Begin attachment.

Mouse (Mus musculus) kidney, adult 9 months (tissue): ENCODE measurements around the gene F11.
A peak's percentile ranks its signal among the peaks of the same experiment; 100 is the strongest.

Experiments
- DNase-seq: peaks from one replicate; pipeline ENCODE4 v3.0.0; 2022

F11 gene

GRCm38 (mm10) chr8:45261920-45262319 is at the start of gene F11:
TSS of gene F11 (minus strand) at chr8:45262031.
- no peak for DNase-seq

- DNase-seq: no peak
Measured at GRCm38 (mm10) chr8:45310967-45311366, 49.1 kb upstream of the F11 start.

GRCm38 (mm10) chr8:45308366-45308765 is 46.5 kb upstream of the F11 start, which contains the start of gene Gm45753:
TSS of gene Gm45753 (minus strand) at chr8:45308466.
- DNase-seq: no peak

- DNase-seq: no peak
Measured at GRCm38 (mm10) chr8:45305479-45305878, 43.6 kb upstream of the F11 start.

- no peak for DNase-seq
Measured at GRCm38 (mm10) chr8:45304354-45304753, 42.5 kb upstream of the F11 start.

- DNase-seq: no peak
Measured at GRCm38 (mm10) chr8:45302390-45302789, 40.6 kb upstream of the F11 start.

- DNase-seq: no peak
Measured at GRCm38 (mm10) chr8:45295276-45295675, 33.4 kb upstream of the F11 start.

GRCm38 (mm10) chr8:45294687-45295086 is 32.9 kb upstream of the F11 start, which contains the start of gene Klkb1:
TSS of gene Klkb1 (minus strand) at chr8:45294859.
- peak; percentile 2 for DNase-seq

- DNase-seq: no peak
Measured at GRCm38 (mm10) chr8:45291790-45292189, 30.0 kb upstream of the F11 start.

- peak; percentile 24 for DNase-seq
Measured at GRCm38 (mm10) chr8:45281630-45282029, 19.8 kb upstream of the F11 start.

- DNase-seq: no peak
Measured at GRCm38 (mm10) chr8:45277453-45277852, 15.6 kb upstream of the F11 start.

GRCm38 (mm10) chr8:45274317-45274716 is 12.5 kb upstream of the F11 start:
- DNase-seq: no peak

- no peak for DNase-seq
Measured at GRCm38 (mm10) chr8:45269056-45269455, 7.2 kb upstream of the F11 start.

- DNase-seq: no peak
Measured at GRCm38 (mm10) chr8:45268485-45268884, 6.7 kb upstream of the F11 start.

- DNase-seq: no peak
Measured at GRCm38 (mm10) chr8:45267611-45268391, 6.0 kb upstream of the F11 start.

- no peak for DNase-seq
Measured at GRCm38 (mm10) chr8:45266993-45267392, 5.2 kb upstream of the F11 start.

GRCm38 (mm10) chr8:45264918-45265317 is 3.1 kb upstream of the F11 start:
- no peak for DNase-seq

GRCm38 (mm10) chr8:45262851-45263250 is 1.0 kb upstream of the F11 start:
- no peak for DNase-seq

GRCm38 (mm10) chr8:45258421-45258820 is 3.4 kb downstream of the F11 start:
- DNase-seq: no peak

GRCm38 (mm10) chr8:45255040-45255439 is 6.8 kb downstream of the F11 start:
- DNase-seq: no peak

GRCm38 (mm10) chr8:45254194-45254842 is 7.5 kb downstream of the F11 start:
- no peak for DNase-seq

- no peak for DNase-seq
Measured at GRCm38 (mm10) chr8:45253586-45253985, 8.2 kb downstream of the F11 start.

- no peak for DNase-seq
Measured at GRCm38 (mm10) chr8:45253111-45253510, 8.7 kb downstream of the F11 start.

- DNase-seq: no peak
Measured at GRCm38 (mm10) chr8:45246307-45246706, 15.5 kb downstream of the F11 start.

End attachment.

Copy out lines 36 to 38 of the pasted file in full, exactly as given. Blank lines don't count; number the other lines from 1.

Measured at GRCm38 (mm10) chr8:45268485-45268884, 6.7 kb upstream of the F11 start.

- DNase-seq: no peak
Measured at GRCm38 (mm10) chr8:45267611-45268391, 6.0 kb upstream of the F11 start.